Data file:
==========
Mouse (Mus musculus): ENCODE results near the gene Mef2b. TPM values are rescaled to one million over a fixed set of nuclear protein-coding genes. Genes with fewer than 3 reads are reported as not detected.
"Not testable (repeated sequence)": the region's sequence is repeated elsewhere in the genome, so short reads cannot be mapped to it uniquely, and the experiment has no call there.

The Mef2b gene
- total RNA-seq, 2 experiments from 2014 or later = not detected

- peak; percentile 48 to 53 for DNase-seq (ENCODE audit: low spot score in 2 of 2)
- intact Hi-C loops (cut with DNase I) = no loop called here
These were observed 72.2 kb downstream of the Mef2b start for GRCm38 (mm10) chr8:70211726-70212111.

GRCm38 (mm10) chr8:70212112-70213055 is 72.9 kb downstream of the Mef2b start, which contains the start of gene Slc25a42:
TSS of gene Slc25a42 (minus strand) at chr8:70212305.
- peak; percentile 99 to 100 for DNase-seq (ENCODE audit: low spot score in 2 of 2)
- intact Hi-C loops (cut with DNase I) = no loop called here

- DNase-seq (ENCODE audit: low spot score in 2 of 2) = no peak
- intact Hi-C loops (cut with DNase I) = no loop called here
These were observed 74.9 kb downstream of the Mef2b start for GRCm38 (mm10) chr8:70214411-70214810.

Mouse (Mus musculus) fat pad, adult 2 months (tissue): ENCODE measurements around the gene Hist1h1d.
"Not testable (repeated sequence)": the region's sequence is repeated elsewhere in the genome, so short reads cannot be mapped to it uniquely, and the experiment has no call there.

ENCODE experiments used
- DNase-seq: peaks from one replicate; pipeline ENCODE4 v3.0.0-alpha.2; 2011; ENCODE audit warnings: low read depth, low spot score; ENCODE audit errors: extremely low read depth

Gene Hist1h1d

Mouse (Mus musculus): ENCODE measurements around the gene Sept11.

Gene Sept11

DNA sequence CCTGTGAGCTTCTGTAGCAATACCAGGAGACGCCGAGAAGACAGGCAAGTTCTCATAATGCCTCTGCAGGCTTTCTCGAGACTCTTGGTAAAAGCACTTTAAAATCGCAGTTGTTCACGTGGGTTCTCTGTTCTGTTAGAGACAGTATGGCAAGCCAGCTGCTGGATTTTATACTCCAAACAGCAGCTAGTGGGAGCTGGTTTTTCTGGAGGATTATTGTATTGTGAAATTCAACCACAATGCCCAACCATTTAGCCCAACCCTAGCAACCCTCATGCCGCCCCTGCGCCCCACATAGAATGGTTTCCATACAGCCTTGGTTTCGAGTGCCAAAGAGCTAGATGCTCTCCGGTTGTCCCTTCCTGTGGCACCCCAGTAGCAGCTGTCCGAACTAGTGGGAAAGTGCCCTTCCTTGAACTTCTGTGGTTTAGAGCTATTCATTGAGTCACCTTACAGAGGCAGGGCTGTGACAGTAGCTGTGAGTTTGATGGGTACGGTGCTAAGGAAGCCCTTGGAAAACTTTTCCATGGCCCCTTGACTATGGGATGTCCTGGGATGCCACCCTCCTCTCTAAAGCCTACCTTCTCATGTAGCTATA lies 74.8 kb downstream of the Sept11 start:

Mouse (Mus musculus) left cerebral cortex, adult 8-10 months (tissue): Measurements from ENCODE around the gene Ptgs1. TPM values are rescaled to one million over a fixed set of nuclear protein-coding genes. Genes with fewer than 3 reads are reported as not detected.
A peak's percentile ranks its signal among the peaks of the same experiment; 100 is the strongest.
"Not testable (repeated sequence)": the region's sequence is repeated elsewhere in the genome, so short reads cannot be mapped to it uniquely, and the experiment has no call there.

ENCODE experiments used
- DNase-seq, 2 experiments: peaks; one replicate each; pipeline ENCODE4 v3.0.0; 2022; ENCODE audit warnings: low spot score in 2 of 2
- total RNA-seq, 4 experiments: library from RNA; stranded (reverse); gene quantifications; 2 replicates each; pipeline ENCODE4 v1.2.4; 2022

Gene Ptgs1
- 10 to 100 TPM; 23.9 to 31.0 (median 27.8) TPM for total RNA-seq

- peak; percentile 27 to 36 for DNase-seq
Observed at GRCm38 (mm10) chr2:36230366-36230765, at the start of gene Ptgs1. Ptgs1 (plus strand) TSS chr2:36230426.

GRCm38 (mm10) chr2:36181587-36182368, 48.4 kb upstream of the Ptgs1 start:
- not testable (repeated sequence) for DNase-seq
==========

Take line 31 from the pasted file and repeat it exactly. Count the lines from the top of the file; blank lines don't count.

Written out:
- peak; percentile 27 to 36 for DNase-seq